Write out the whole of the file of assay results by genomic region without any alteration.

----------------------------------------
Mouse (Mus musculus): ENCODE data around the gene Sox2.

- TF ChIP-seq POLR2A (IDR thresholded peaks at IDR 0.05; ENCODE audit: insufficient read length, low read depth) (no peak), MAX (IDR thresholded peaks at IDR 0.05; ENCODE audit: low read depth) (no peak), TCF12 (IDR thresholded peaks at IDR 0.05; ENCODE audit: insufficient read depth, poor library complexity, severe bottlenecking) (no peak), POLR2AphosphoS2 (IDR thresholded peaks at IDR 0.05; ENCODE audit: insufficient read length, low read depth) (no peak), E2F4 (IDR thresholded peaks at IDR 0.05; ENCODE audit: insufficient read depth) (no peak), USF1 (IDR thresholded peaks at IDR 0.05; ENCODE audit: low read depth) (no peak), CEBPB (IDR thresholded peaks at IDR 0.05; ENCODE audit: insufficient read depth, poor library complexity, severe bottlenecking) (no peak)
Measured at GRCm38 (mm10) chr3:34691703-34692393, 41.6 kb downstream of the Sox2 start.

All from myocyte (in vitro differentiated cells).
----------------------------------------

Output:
Mouse (Mus musculus): ENCODE data around the gene Sox2.

- TF ChIP-seq POLR2A (IDR thresholded peaks at IDR 0.05; ENCODE audit: insufficient read length, low read depth) (no peak), MAX (IDR thresholded peaks at IDR 0.05; ENCODE audit: low read depth) (no peak), TCF12 (IDR thresholded peaks at IDR 0.05; ENCODE audit: insufficient read depth, poor library complexity, severe bottlenecking) (no peak), POLR2AphosphoS2 (IDR thresholded peaks at IDR 0.05; ENCODE audit: insufficient read length, low read depth) (no peak), E2F4 (IDR thresholded peaks at IDR 0.05; ENCODE audit: insufficient read depth) (no peak), USF1 (IDR thresholded peaks at IDR 0.05; ENCODE audit: low read depth) (no peak), CEBPB (IDR thresholded peaks at IDR 0.05; ENCODE audit: insufficient read depth, poor library complexity, severe bottlenecking) (no peak)
Measured at GRCm38 (mm10) chr3:34691703-34692393, 41.6 kb downstream of the Sox2 start.

All from myocyte (in vitro differentiated cells).